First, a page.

By Gerald R. Gagne
The success of a company is built on customer service and its reputation in the community. A business may have built up goodwill over decades, but it could come undone in a matter of hours if a highly-publicized security breach compromises private customer information. This will not only cost a company its reputation, but also tens of thousands of dollars in losses and possible fines.
It is essential that companies take all precautions available to them and create a robust information security plan to protect the personal information they hold on their customers and employees.
To be prepared, it’s important to know what kinds of threats are out there.
No matter the size of the company, there are a number of ways for hackers or cyber-terrorists to permeate into an IT system. Here are some of the major attacks and exploits out there today:
Technical vulnerabilities – these come in the form of missing patches for software defects, using outdated systems and applications, “zero-day” attacks that occur before defects are realized, and custom exploits that take advantage of specific vulnerabilities.
Malware, including computer viruses, worms, Trojan horses and backdoors.
Insecure ports and services, and other web-based tools or access points vulnerable to attack.
Compromised user credentials, such as passwords and user names that are no longer secret.
Rise of the ‘Opportunistic’ Risk
The large-scale hacks of the past are in decline and smaller attacks, called “opportunistic” attacks, which exploit the vulnerabilities and methods mentioned above, are on the rise. These attacks result from a lack of basic security controls such as:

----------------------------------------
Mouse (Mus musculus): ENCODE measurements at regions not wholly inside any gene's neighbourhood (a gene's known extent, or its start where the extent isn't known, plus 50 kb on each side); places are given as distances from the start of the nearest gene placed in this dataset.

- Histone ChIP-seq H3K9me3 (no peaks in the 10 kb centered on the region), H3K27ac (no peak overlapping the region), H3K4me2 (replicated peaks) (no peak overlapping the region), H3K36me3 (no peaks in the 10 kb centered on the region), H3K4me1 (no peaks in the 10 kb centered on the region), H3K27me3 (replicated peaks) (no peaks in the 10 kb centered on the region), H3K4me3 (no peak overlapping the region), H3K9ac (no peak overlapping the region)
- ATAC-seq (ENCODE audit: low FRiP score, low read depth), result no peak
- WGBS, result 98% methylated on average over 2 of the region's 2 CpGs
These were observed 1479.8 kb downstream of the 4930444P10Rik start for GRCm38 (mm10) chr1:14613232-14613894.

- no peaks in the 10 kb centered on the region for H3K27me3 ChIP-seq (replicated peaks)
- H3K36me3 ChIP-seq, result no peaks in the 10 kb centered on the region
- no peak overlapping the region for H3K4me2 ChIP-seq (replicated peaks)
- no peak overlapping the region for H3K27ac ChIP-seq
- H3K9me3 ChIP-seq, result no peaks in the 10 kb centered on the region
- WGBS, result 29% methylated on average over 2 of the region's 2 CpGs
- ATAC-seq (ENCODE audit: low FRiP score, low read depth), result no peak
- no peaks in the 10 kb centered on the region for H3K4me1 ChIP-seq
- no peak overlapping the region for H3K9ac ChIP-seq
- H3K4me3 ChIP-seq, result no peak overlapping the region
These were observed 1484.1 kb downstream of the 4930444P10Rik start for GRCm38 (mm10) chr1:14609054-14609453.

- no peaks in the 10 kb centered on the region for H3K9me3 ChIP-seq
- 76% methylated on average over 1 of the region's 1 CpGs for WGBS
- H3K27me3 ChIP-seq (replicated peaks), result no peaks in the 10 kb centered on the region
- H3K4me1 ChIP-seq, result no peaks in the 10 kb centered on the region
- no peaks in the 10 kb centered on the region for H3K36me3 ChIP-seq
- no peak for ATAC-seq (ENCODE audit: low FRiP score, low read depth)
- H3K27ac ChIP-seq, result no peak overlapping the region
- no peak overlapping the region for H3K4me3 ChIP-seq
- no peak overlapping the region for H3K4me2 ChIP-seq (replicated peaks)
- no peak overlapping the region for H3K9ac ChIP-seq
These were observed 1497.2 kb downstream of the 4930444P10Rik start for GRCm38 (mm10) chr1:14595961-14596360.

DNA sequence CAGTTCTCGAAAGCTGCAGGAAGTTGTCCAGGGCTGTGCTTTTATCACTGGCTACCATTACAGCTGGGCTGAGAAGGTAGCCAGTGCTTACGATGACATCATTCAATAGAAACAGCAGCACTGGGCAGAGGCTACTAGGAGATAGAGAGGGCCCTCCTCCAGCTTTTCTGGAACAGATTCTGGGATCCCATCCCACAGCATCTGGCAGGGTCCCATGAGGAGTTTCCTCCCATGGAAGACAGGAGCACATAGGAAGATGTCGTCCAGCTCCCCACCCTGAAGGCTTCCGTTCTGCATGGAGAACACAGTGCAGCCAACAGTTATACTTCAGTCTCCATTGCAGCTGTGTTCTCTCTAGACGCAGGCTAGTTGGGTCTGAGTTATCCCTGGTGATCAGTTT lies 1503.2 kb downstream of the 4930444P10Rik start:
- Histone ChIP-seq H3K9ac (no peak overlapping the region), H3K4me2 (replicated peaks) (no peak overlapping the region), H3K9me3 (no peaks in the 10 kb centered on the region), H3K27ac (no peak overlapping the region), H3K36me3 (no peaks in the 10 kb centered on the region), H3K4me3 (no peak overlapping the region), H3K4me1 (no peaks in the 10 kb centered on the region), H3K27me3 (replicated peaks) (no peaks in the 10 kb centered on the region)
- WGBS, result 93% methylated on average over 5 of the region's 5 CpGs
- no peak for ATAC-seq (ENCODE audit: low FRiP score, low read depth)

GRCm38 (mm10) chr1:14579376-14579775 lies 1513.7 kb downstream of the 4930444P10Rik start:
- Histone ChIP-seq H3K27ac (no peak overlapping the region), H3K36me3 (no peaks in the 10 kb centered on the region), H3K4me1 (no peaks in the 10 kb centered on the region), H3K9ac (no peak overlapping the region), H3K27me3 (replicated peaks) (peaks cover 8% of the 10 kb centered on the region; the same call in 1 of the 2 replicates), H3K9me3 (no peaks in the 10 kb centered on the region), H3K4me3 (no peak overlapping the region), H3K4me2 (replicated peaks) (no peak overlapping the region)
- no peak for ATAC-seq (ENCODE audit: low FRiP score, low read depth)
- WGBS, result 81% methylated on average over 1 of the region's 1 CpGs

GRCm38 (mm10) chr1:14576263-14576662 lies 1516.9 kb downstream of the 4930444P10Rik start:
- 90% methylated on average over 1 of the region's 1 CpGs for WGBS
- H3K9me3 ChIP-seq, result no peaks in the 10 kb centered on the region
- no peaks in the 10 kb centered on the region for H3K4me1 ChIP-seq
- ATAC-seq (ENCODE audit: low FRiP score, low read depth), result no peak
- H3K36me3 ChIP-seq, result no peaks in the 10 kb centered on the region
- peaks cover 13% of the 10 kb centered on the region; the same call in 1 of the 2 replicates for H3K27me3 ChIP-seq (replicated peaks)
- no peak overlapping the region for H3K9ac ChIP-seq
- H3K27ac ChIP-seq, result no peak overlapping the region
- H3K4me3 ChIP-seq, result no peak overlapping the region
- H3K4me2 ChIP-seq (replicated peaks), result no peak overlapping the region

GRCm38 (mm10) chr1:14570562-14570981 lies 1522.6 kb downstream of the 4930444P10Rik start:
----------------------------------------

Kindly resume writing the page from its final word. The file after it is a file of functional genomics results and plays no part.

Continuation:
Not using passwords or using default passwords.
Not installing patches for known exploits.
Not building secure and properly configured firewalls.
Not installing the latest anti-virus software.
Not having adequate monitoring procedures.
In the last few years, hackers and cybercriminals have turned to one of the oldest criminal practices to find vulnerability in a company: exploiting people’s behavior. The term for this is “social engineering,” in which a criminal exploits a person’s desire to be helpful, or their greed, causing them to put aside their better judgment even for a moment. Cybercriminals combine this ancient art with the latest technology to gain access to the information they need.
Some of the high-tech social engineering techniques used today are:
Phishing – using fake emails from seemingly legitimate entities to trick a person into revealing important information such as passwords and usernames.
Spear phishing – a more personalized and direct version of phishing that uses fake emails that appear to come from entities like Facebook and are personalized to the victim to appear more trustworthy.
Vishing – using Internet-based phone systems to avoid tracing and caller ID, and tricking victims into revealing their personal information.
Baiting – purposely leaving behind removable media such as thumb drives and CD-ROMS for the curious to take and plug into their computer, which contaminates the computer with a virus.